I read a General Conference talk (or something) that came to mind, about "Your Life is Now." They talk about living your life always, and not saying "When I 'm in college, then my life will begin," or "when I have a job or am married or have kids, then my life will begin." We should always live in the now. Not in a hedonistic sense, but always magnifying whatever calling we have the blessing of filling right now.
HELPING WHERE WE ARE. There's a Preach My Gospel passage that talks about being a blessing, not a burden, to the Bishop. You two seem like that, and I get to be that help, here in tiny Ferrara. Our Bishop called us the other day and asked if we could go "home teaching" (visit a family or individual in their home, with an inspirational message) with him on the 17th to a less-active member of the congregation. So of course we say yes.
We don't get invited over for dinner quite as much as the stateside elders. but hopefully we still bring a good message. Anziano Fabiano got a couple of messages from stateside missionaries. One story was, "We rang 15 doorbells, and nobody let us in, so I stormed off and waited in the car for 20 minutes."
Our Italian response was, more or less: "Try 1500 doors without getting in, and forget about the car :/ " Some people.
Another group made it their transfer goal to get a dinner appointment every night of the transfer. And they did. We all have our burdens to bear--
DIFFERENT PERSONALITIES. Your missionary comp sounds similar to mine, Dad. Anziano Robinson and I are somewhat classic representatives of our respective areas. I'm all "educated" and more closed and formal; he's more outgoing, doesn't care about grammar/speaking correctly (more out west: he's from Utah). Still smart, but in a different way from me. He actually is a skater, and looks exactly like our younger ex-cousin Zak when he's wearing a beanie.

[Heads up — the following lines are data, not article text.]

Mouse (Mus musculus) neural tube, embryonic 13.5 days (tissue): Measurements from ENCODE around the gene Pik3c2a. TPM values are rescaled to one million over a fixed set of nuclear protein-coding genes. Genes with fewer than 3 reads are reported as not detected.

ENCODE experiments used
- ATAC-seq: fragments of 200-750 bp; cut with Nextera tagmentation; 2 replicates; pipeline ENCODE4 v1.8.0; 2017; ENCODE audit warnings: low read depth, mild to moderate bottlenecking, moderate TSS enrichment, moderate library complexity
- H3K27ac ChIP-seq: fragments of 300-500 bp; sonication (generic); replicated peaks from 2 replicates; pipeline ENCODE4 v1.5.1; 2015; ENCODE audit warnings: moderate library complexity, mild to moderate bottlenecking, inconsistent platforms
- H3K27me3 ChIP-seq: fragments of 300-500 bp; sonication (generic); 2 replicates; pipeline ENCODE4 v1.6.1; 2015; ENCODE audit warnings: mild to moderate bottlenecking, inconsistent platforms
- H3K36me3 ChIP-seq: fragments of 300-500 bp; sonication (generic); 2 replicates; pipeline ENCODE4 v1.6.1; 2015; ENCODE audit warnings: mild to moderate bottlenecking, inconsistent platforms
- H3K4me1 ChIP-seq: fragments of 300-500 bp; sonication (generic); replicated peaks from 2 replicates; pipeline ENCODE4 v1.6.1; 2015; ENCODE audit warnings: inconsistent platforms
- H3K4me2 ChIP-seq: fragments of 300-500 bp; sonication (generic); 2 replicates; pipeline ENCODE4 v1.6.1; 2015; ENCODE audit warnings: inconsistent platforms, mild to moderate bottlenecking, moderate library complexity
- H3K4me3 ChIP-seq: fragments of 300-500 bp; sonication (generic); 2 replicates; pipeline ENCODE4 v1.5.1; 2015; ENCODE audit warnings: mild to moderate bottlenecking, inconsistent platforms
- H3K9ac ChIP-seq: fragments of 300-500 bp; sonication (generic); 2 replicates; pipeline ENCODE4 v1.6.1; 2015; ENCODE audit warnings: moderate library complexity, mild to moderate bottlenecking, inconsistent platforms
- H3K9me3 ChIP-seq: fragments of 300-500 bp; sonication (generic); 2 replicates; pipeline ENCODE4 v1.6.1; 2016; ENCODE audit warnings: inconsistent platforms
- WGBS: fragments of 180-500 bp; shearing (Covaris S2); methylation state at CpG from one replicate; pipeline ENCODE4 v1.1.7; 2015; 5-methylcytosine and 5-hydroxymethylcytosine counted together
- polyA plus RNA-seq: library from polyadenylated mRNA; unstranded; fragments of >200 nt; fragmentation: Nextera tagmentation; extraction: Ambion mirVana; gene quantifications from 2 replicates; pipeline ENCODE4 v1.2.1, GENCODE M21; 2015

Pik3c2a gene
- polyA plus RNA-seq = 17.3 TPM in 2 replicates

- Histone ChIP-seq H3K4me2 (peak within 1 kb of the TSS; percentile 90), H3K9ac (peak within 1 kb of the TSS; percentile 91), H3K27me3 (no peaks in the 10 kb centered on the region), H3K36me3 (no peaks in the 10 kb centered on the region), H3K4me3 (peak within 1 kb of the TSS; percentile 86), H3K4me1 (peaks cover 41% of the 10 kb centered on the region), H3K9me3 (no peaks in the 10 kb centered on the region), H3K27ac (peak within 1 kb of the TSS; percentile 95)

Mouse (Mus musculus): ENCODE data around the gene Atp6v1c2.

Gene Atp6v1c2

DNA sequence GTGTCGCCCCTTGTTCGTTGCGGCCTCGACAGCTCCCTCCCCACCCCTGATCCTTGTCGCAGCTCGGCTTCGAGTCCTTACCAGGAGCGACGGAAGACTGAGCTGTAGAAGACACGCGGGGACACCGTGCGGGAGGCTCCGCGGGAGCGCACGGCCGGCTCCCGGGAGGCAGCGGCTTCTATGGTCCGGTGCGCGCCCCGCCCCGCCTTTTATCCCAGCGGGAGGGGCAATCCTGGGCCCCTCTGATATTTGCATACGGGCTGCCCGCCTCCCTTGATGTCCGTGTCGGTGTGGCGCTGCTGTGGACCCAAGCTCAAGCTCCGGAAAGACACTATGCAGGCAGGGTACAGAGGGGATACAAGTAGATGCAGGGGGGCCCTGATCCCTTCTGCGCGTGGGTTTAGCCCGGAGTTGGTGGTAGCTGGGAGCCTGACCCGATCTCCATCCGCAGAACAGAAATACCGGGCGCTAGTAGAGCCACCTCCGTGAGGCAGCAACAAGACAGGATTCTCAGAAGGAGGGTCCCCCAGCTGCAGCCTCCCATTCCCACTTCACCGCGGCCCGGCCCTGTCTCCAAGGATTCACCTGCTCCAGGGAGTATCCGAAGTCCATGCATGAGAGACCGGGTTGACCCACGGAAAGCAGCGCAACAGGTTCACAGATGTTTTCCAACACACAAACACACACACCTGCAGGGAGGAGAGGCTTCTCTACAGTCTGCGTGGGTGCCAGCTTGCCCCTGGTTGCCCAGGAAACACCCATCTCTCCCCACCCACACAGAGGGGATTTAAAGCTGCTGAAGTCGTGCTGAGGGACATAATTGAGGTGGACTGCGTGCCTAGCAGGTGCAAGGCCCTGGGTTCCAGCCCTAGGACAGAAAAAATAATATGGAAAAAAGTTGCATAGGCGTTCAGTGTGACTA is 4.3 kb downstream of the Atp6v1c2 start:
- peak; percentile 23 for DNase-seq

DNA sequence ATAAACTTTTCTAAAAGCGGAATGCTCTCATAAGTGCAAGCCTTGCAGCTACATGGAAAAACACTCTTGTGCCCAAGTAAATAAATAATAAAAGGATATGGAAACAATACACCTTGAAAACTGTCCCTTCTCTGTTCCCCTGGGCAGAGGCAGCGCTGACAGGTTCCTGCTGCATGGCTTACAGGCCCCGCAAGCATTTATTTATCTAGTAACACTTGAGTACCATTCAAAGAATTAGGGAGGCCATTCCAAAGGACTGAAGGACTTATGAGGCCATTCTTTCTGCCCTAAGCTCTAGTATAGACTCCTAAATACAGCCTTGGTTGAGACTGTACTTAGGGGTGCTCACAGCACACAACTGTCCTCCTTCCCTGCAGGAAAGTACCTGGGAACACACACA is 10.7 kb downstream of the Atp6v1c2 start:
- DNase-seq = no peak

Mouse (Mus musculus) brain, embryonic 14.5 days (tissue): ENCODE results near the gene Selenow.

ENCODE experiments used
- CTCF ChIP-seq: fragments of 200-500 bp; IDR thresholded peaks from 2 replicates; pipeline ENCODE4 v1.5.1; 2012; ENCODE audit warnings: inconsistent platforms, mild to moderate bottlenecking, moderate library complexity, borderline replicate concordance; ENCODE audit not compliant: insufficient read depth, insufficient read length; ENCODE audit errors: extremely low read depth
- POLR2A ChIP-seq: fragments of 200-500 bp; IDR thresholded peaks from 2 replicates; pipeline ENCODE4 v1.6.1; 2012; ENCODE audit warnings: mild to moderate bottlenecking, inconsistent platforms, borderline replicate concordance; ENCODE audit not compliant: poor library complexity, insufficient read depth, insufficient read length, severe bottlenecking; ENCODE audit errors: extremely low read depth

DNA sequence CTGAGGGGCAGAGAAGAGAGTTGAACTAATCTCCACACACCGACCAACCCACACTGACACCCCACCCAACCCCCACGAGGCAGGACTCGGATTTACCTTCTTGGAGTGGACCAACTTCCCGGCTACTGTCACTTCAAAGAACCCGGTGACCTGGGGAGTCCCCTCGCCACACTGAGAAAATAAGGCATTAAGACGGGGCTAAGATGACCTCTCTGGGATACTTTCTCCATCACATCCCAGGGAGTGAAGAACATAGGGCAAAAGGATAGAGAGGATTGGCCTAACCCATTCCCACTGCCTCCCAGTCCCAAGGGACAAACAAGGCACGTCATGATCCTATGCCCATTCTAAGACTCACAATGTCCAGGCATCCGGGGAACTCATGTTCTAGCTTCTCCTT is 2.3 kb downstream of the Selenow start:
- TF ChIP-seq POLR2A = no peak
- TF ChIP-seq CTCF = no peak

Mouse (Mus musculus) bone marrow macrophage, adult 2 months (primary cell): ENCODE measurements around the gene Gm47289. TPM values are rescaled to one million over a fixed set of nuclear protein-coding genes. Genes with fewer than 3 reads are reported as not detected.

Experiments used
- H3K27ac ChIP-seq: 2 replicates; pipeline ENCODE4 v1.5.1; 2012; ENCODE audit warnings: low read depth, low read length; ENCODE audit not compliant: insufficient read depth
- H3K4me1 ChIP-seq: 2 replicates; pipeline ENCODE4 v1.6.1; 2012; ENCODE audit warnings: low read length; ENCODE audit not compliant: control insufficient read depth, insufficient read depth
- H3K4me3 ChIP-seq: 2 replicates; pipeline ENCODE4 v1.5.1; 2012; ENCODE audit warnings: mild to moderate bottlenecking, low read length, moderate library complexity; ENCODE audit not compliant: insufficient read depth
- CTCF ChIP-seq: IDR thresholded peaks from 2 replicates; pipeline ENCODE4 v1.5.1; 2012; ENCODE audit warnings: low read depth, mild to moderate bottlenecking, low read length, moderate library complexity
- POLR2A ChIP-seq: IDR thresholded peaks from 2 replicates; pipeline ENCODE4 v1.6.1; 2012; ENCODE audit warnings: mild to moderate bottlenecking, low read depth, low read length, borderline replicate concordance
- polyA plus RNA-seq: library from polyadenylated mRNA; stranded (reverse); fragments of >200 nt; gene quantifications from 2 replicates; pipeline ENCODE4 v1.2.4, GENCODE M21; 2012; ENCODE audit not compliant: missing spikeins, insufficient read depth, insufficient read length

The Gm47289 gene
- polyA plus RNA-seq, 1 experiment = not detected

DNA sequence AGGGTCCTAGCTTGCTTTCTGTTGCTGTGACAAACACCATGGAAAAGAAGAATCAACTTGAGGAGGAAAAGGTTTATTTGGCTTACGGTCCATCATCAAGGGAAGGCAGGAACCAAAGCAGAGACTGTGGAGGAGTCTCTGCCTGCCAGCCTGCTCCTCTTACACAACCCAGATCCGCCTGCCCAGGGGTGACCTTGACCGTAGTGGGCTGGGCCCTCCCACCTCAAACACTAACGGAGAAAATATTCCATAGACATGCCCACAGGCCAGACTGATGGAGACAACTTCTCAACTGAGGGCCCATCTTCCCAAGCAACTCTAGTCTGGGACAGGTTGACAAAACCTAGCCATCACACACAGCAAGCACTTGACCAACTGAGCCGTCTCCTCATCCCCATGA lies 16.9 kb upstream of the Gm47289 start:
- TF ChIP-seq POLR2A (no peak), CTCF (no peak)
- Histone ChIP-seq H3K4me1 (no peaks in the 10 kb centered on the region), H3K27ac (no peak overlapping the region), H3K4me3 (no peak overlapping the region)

MULTI-CULTURAL EXPERIENCES. "Strange" moment from last week: we ran into 2 Romanians on the street. The lady spoke Italian to us (both speak Italian), and the man, who was out of it on medication, spoke in broken English. They talked to us and asked for a Book of Mormon. So on Sunday, we went to their apartment and gave them one in Romanian.
So with some language difficulties (they spoke broken Italian), we attempted to explain the Restoration of the Gospel. It went meh, about 2.5/5. They got that the Book of Mormon is important, but they didn't seem to grasp "So, are you the Orthodox Church? Or the Catholics?"
"No," we just explained, "we're the church that Jesus Christ created." "Oh, so the Catholics?" No we're different. "You're not Jehovah's Witnesses, are you?" "No we're not them." But they want us back, and we'll bring a book of Mormon in Albanian too.
GOOD FOOD. Anziano Robinson cooks pretty well. He has a vomit-reaction to the texture of fruit for most of his life, so his recipes don't have that. But he makes lazagna.
OUTINGS. Yes, we need to do things on Pday. Starting next week, either a castle or a museum here or in Bologna. It takes some energy to get over the inertia of "I can just sit in the apartment today," but you guys were always saying, "Let's go on a hike," or "Let's go to Boston," so I suppose I have a history of doing things on weekends.
BLESSINGS. Great News: Bettina from my old ward was baptized on the 25th! She said the hiccup with the baptism date that fell through (when I was still there) ended up being for the best. It made her evaluate whether this was actually something she believed. But she was baptized the 25th, and probably confirmed this past Sunday. Happy Day!
And I got your letter. Thank you! I always love stories from Conference, and the Liahona magazines.
Love you, and have a great week!